Voters may approve Denver keeping excess $1.3 million for homelessness programs and initiatives

The excess $1.3 million came from a sales tax increase approved in 2020.
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Beds in Sinton’s Sanctuary, the shelter for senior women at the Volunteers of America building on Santa Fe Drive in Denver’s Lincoln Park neighborhood. Aug. 14, 2020.
Kevin J. Beaty/Denverite

Some $1.3 million that came from an approved 2020 sales tax aimed may stay in Denver's coffers for projects and initiatives for those experiencing homelessness.

Referred Question 2K had about 70% support from voters, according to early unofficial vote results released at 11:30 p.m.

Voters approved a .25% sales tax increase in 2020 called the Homelessness Resolution Sales Tax. The increase equaled out to about 2.5 cents on every $10 spent and was expected to bring in $40 million in the first year.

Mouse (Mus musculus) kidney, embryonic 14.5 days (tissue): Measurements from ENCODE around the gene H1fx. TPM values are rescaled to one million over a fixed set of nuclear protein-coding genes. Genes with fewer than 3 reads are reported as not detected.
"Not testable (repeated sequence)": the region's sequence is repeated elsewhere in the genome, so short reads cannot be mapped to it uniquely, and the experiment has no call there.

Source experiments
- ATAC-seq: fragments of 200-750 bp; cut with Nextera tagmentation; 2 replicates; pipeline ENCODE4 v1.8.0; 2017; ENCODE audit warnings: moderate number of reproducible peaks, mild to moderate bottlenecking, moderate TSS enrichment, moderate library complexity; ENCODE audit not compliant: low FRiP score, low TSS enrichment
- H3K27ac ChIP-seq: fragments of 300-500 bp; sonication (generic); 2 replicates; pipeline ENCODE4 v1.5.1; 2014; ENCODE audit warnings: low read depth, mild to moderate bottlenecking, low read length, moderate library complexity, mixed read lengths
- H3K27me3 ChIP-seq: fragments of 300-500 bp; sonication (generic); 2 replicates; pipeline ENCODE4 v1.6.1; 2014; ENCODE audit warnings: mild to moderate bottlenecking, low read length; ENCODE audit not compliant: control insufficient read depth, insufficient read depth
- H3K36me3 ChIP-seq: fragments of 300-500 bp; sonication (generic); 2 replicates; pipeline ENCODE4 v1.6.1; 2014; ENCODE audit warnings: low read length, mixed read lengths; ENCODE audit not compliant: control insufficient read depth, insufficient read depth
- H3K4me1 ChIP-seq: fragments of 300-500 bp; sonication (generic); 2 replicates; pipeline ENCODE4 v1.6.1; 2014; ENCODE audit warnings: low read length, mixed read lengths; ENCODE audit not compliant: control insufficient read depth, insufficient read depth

Initially, the tax revenue was not expected to meet its goal due to the pandemic's economic impact, but it exceeded expectations, raising $41.3 million, an excess of $1.3 million.

The funding is used by the Homelessness Resolution team, which is run by the Department of Housing and Stability. The funding has been used for projects including shelter services, support services, case management, housing construction and pandemic responses.

Because of the Taxpayers Bill of Rights, the city is required to refund that additional $1.3 million or ask voters for permission to keep the money.

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